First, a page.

engine produces less overall power and as a result can’t hold on to high speeds for prolonged periods.
What are they like inside?
The Toyota’s cabin holds on to its airy feel, and to justify the premium, there’s a new faux wood finish on the armrests and gear knob and hints of chrome on the dash, which lift the ambience of the cabin. The steering wheel is the same as the one on the Corolla and the fit and finish and overall feel of the buttons and wheel are solid. In fact, the entire dashboard feels solidly built. Even on older Innovas in the second-hand market, the dashboards look and feel new after years of use. So there’s no doubting that this car’s insides are built to last.
This top-spec Z version of the Innova is a new trim in the range and it comes only with individual ‘captain’ seats for the middle row. However, the lower variants have the option of a conventional bench instead. The seats are very comfortable, especially on long drives, but the third row is a little lacking in thigh support and is best suited for children. The middle row is adjustable and can be moved forward to liberate more room for the third-row passengers. Legroom for the middle row is good, but the Aria is more spacious thanks to its longer wheelbase and overall length.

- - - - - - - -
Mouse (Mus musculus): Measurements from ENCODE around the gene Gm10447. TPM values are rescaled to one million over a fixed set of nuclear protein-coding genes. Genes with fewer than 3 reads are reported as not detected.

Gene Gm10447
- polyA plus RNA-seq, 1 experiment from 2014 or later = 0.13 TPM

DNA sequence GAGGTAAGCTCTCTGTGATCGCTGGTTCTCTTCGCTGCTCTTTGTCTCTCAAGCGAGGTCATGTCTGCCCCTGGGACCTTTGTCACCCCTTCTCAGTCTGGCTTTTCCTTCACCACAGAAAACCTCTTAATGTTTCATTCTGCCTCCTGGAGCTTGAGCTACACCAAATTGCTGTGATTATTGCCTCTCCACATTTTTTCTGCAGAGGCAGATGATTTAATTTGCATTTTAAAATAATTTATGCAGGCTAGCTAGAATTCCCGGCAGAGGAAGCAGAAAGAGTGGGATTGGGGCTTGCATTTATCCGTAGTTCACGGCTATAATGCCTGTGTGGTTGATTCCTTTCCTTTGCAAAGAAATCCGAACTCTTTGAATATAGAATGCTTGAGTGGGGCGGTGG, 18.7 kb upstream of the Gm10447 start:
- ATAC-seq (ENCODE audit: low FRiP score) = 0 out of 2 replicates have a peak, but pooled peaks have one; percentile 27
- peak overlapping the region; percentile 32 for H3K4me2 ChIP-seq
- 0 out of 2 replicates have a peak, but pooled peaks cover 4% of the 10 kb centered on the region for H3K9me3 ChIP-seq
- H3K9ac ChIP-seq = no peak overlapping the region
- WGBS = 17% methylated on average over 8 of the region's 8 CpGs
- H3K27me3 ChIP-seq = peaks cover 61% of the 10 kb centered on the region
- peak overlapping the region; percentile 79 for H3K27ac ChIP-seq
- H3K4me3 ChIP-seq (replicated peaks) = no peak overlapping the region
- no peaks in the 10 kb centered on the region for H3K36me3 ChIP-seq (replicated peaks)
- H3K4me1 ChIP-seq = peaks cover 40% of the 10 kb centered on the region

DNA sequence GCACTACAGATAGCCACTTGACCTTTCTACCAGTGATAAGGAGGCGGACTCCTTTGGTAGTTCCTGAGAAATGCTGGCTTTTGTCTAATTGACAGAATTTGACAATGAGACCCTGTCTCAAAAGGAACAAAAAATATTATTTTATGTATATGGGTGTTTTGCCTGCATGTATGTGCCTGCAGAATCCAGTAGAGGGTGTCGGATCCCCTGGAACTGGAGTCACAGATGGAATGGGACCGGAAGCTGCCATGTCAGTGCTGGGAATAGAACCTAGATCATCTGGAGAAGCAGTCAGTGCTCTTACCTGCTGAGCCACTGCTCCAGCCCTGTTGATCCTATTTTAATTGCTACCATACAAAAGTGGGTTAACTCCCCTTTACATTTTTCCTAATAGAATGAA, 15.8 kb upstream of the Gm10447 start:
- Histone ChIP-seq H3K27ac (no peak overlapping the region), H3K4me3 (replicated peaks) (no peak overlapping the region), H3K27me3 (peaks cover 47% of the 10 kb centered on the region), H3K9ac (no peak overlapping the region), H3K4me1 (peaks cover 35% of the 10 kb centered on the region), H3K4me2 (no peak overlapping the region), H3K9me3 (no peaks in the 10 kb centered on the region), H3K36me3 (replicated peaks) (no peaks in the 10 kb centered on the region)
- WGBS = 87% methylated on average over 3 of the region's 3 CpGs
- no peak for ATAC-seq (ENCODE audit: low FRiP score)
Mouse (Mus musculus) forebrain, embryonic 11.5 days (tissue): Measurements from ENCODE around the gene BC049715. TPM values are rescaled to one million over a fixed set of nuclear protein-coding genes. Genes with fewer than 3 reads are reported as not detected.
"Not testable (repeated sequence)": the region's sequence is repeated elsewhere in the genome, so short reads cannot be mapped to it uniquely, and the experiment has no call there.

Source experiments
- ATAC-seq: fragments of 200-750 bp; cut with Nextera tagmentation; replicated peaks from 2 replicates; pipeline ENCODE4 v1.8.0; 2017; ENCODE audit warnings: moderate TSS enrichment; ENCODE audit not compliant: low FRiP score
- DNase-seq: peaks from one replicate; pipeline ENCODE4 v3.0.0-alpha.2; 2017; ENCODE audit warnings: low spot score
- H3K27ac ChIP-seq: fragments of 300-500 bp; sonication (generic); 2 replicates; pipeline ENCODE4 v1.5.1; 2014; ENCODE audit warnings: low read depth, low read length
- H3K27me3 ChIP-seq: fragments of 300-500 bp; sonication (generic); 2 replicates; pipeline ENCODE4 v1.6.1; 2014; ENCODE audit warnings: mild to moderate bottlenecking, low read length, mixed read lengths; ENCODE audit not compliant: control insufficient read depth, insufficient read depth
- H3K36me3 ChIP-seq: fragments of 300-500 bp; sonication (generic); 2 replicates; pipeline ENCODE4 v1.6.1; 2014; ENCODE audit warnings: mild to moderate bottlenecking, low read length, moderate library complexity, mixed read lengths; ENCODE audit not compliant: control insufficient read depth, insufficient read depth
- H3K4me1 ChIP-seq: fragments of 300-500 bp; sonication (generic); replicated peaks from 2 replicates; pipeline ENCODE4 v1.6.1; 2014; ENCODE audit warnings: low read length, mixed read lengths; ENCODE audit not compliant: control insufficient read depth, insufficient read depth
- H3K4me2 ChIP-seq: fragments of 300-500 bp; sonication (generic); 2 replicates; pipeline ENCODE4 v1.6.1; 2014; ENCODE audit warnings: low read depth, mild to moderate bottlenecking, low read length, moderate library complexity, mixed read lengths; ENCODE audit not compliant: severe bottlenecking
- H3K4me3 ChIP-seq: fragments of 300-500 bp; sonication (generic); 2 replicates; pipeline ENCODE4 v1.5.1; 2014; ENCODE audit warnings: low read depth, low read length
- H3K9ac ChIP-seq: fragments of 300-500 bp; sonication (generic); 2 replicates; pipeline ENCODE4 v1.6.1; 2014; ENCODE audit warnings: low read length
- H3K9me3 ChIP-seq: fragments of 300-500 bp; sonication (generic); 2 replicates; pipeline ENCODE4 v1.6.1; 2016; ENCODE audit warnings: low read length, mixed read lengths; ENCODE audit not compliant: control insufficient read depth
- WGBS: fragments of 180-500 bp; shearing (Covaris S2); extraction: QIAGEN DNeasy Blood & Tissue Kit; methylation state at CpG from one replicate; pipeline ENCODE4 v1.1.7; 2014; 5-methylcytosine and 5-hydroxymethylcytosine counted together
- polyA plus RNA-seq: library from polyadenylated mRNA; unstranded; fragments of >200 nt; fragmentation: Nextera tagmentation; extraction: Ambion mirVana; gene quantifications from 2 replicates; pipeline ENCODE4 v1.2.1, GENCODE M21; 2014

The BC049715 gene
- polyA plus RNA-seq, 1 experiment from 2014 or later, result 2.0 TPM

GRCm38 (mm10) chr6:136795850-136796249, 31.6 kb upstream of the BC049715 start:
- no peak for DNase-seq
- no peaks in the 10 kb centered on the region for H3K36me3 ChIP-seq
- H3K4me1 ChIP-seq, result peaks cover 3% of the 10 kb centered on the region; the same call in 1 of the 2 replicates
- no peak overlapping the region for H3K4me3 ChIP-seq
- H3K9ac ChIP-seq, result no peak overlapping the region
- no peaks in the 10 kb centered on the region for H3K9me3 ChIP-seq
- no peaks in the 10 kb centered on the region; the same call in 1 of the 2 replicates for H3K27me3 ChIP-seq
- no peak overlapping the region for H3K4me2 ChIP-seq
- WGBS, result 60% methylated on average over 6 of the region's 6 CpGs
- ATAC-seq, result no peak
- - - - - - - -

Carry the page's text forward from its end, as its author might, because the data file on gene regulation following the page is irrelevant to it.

The Innova comes equipped with a very useful rear-view camera that uses the touchscreen infotainment system as a display, but the lack of parking sensors means that you can’t afford to take your eyes off the screen.
Step into the Aria and the cabin, though airy, doesn’t feel as premium as the Toyota’s. There are nice bits though, like the air-con vents that are neatly integrated into the dash within the faux wood panels. However, the entire dash doesn’t feel as solid as the Innova’s. The Aria’s steering-mounted controls feel flimsy and you often end up pressing them when you’re turning the wheel. The Aria is huge, so it’s a good thing it has parking sensors, which are quite effective, and since our test